Dennis Tedlock presents startling new methods for transcribing, translating, and interpreting oral performance that carry wide implications for all areas of the spoken arts. Moreover, he reveals how the categories and concepts of poetics and hermeneutics based in Western literary traditions cannot be carried over in their entirety to the spoken arts of other cultures but require extensive reevaluation.
Popol Vuh, the Quiché Mayan book of creation is not only the most important text in the native language of the Americas, it is also an extraordinary document of the human imagination. It begins with the deeds of Mayan Gods in the darkness of a primeval sea and ends with the radiant splendor of the Mayan Lords who founded the Quiché Kingdom in the Guatemalan highlands. Originally written in Mayan hieroglyphs, it was translated into the Roman alphabet in the 16th century. The new edition of Dennis Tedlock's unabridged, widely praised translation includes new notes and commentary, newly translated passages, newly deciphered hieroglyphs, and over 40 new illustrations.
Jesus Christ Visited Ancient America By Almon Fackrell ." . . And other sheep I have, which are not of this fold: them also I must bring, and they shall hear my voice . . ." (John 10:14-16) The Bible, being the most revered book of the Christians, along with the collected treasures of Mayan and Aztec antiquities, testifies: Jesus Christ Visited Ancient America. Being an enthusiast of Bible versions, and after visiting the Aztec and Mayan ruins in Mexico, Almon Fackrell was prompted to have this study and reveal the parallels of Christian belief and Ancient America's religion. With it, Almon Fackrell was able to account for 276 similarities, which prove that Israelites were in Ancient America! Discover for yourself the facts that have been written both in the Bible and the Popol Vuh. About the Author Almon Fackrell was born in Pingree, Idaho and raised in Arimo, Idaho. In 1953, he was drafted into the U.S. Army and was assigned to a Special Weapons Detachment in New Mexico at Sandia Base, Holloman Air Force Base and White Sands Proving Grounds. He attended the University of New Mexico and graduated at Sandia Corporation Engineering Trade School in Albuquerque. After thirty-seven years of drafting, designing, and engineering in the Aerospace Industry, he retired as a senior support engineer from Parker Hannifin Corporation in Irvine, California.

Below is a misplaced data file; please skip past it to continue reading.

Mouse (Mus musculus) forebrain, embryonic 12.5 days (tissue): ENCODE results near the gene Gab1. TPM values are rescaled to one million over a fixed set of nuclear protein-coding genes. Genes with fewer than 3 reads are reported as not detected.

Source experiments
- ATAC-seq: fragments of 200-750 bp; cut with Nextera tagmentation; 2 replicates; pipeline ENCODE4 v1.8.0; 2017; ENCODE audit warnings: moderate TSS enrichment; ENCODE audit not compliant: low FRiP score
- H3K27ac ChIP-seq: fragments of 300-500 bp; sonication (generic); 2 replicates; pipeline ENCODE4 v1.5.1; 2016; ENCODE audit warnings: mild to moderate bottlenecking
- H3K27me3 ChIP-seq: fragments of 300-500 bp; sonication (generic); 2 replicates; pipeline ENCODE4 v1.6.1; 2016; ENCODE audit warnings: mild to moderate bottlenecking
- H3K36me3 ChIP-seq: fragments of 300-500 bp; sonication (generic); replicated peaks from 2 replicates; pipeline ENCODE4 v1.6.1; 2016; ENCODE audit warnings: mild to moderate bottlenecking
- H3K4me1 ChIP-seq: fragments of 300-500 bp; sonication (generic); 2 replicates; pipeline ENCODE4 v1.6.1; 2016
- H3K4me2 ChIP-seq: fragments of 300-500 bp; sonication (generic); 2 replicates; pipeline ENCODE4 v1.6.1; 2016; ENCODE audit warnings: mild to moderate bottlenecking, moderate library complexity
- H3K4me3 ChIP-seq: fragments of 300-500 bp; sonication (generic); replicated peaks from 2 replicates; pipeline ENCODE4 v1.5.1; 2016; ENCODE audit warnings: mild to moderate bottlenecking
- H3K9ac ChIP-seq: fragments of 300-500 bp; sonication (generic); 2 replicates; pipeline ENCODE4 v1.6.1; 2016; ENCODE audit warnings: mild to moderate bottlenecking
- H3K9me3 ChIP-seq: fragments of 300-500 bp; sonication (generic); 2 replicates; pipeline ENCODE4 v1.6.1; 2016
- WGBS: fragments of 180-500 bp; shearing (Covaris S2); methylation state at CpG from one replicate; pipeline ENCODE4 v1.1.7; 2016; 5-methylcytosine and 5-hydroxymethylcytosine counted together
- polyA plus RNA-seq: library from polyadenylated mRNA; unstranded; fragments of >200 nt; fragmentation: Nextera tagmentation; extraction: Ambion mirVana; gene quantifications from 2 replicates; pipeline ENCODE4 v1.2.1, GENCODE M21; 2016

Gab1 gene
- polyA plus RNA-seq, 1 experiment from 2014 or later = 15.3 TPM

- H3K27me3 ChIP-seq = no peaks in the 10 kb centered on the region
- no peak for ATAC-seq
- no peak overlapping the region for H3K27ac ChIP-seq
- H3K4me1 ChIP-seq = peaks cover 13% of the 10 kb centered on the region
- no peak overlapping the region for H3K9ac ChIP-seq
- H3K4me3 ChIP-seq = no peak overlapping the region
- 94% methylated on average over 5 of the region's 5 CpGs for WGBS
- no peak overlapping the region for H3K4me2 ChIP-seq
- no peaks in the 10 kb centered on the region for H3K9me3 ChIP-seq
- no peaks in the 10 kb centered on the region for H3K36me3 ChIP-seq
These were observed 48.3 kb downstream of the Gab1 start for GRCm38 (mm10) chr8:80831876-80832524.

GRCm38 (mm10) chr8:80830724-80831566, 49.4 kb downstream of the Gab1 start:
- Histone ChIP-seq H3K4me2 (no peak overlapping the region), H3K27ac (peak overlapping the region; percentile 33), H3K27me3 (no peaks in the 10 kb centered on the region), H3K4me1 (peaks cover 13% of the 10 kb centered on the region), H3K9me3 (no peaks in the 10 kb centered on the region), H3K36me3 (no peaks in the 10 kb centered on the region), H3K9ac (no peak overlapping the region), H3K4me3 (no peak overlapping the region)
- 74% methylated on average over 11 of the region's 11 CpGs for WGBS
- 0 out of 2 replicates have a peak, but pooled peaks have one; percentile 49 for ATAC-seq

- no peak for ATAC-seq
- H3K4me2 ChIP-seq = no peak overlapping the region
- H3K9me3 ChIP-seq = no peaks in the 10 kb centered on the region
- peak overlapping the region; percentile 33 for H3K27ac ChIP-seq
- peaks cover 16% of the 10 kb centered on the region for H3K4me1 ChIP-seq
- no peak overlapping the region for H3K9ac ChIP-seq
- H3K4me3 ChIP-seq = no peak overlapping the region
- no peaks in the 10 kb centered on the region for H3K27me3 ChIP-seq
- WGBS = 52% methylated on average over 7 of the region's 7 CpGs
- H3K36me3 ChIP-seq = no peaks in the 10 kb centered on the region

Includes three bonus chapters on Mythology and Religion of Ancient Mexico. When the Spanish took over Central America in the 16th and 17th centuries they destroyed the writings and holy books of the native Mayans in an effort to convert them to Christianity. Few texts survived, yet one did. It is called The Popol Vuh, the creation story of the Mayan culture. This was the first English rendering of that text. Tells the story of a great flood, gods who created mankind, and a number of other interesting parallels to mythologies from around the world. All of the gods and deities are fully explained and at times compared to those from Greece, Rome and Egypt. A fascinating collection of mythology from Central America and Mexico.
An analysis of the oldest form of poetry. Sumer, in the southern part of Iraq, created the first literary culture in history, as early as 2500BC. The account is structured around a complete English translation of the fragmentary Lugalbanda poems, narrating the adventures of the eponymous hero. The study reveals a work of a rich and sophisticated poetic imagination and technique, which, far from being in any sense 'primitive', are so complex as to resist much modern literary analysis.>